R.A.P. Interview: Keith Eubanks

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R.A.P.: Tell us a little more about this workshop you and your partner do.
Keith: The guy's name is Paul Armbruster. He moved here a couple of years ago from LA. The workshop is basically for people who want to get into doing voice-over work for TV and radio. It's for people that are green and have never done it. However, some of our students have done it. We had a guy recently who is an anchor for CNN which is based here in Atlanta, but most of the people are pretty green.

Paul and I make a great team. We've been doing the workshop for about a year and a half now. We do one about every four months or so. Paul was doing the workshops by himself before I came along. Then we teamed up, and now I provide input on the technical end -- mike usage, different technical aspects of the studio, etc.. Here lately, as Paul has gotten more familiar with my voice work, he has let me offer more input to the talent on the voice end of the sessions. The workshop goes on for about eight weeks. We meet once a week at one of the production companies here in town after hours.

R.A.P.: To have the time to pursue outside talent for spots, you must have some deadlines for the salespeople to follow.
Keith: Oh, boy! Now there's a topic to talk about! Deadlines! I've set up a deadline of 4:30 the day before something has to be on, at the very outside. Tonight, at six o'clock, they came in and said, "Uh, this was just faxed to us."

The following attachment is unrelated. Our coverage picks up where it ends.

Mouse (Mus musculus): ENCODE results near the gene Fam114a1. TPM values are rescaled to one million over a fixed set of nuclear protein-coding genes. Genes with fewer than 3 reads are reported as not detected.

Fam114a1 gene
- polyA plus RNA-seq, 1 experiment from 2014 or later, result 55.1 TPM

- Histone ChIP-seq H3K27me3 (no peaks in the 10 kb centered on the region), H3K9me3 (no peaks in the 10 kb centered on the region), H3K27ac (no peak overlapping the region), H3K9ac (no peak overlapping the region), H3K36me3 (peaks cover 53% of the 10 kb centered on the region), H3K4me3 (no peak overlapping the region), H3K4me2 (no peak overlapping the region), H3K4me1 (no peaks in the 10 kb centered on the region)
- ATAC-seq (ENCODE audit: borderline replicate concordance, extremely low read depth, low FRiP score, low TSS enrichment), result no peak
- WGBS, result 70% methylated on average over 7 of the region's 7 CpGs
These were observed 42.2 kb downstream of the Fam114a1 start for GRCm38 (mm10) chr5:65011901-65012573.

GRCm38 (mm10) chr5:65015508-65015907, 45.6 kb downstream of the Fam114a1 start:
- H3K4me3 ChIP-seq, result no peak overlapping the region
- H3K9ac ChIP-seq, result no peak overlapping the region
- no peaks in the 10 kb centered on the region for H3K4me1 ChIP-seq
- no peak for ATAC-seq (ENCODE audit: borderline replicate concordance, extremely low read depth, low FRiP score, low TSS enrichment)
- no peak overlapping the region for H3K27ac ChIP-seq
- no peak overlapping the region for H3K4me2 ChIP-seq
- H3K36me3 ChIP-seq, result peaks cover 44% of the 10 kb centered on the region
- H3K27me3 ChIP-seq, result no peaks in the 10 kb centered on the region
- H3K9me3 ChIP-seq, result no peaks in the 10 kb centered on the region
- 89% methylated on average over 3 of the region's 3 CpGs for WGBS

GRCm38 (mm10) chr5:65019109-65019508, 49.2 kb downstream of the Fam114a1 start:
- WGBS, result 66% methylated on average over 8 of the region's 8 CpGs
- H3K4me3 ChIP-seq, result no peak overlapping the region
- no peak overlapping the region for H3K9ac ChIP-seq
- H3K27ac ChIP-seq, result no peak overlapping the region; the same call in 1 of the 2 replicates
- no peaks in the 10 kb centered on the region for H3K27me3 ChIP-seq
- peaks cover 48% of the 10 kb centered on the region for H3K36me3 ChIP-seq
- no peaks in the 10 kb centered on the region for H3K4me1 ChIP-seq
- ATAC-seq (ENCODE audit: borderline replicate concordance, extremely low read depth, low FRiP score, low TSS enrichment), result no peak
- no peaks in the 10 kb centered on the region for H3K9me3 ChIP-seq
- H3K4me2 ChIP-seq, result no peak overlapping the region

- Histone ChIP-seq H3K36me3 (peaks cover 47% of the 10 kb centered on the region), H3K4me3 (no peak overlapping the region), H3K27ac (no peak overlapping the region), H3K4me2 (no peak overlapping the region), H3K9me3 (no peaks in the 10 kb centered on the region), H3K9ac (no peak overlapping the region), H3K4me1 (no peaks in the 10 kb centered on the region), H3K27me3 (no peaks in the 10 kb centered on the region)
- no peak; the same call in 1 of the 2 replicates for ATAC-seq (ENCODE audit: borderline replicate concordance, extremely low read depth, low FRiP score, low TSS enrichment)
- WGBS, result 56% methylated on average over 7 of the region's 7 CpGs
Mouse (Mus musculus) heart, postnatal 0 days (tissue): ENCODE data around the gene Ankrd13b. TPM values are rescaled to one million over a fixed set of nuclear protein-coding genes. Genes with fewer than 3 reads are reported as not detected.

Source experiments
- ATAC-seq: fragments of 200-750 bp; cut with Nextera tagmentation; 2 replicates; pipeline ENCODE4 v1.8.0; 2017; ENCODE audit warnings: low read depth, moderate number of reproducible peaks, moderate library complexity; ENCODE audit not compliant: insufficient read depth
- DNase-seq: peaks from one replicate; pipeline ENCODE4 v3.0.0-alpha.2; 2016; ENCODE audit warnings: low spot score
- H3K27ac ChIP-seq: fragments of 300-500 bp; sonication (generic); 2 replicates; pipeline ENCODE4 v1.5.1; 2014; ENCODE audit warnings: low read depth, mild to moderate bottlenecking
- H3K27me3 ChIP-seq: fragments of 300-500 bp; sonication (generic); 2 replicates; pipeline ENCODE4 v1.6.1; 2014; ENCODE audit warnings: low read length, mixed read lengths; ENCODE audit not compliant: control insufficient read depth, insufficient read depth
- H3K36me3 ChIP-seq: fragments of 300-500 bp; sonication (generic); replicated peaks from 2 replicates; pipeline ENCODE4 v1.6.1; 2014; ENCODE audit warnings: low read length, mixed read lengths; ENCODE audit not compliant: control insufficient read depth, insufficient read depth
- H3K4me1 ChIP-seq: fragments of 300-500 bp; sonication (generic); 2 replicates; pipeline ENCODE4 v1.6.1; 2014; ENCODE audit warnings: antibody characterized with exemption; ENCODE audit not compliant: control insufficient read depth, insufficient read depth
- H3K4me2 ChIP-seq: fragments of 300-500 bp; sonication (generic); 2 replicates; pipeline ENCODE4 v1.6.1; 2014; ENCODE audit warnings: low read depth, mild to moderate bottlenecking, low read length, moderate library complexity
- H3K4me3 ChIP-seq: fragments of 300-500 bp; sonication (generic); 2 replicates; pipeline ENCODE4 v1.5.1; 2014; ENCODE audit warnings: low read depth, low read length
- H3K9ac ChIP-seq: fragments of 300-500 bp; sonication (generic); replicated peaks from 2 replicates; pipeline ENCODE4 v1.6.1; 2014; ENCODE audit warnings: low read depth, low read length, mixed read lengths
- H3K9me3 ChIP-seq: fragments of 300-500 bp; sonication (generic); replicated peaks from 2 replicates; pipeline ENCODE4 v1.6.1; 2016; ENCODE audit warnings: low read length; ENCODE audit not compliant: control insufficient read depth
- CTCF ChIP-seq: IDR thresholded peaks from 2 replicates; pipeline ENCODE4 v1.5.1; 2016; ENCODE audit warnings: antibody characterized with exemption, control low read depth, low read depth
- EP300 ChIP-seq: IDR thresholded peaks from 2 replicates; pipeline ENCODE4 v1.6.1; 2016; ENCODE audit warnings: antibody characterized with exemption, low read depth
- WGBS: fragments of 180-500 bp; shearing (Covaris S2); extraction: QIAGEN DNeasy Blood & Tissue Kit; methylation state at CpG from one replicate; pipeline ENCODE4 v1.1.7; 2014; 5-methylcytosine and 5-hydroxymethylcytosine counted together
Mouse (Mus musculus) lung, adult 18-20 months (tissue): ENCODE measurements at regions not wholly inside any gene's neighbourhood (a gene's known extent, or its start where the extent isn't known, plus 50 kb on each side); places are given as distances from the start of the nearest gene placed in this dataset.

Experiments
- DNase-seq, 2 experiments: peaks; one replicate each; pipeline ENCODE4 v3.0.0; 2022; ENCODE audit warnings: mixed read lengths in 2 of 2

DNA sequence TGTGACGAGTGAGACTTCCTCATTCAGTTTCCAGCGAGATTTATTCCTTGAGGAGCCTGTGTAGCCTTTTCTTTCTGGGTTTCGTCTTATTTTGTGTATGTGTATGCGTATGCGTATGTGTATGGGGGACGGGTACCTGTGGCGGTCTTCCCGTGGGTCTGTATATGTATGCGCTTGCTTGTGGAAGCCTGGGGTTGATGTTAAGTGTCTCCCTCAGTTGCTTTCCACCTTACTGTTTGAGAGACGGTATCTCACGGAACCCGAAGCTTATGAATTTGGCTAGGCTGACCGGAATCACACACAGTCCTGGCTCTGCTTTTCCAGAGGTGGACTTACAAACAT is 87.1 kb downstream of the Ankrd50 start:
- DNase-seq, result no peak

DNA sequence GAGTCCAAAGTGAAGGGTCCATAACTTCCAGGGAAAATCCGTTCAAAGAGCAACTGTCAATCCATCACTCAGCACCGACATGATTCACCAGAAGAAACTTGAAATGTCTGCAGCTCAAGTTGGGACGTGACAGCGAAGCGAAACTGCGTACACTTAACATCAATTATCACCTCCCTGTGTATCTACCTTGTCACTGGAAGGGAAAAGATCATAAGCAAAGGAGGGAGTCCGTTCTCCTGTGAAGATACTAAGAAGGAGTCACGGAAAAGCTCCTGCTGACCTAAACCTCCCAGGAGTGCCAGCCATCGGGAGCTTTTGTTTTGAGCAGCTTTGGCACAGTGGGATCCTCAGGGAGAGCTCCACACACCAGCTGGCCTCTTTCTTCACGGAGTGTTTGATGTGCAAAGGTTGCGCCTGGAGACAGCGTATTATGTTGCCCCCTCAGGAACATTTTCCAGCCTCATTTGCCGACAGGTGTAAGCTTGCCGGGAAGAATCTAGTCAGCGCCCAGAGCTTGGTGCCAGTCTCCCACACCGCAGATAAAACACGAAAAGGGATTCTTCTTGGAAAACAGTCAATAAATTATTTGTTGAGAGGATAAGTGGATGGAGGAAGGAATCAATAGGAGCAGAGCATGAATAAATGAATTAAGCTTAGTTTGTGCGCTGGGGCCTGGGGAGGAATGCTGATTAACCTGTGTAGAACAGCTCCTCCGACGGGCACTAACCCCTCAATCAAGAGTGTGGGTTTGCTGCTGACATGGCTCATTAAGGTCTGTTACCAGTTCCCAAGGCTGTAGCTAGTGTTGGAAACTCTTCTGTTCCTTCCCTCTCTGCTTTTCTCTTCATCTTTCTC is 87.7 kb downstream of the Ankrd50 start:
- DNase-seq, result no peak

"Well, when does it need to be on?"

"In an hour."

I casually said, "Well, rest assured it won't be on." I'm versed in changing the logs -- writing things on, and rescheduling spots -- so I just went and changed the log. Even so, I still didn't get out of there until eight. There are some things we'll bend the rules for, but for the most part [we'll stick to the deadlines]. We're in a sold out status right now, so we can't miss anything. We'll reschedule spots and put others in place of those we don't get in on time. You can do so many back-flips. After a certain point, I'm not going to do a back-flip.

Also, we often get to a point where I'm on too many spots or just enough spots, or my assistant is on too many or just enough. Everything has to hang in a real delicate balance or someone will get me on the phone, like my boss, and say, "You're on too many things. Can we get some things recut?" Like tonight. Here's another piece of copy, and it has got to go on now. I have no other voices available. I can't do it. I'm on too many spots. The only other option is to get my boss, Rick Stacy, to do it. So, when he gets off the air tomorrow morning at nine o'clock, I'll get him to do it for me, and the spots will start in midday.

R.A.P.: When you changed the log tonight, did you also go into the computer and move spots around?
Keith: Oddly enough, tonight was the first time I had actually dealt with our Traffic Manager's computer. I called her at home and got her on the speaker phone. She and I are a team. Her name is Vicki Nichols, and she's the Traffic and Continuity Manager -- one person doing all this with all these bars and everything else! The woman is a walking miracle. Everybody knows it, too. On the phone tonight, when I was going into the computer for my first time, she talked me through everything. She talked me through the "bump" list so I could put things back on the log that had been bumped. The woman is telling me, "This is cart number this, and this is contract number this." She has all these numbers in her head. Maybe every traffic person knows this, but it's amazing. She's invaluable. And she's so even-tempered. Nothing gets her flustered, and that's great because she offsets me when I'm lunging down an Account Executive's throat.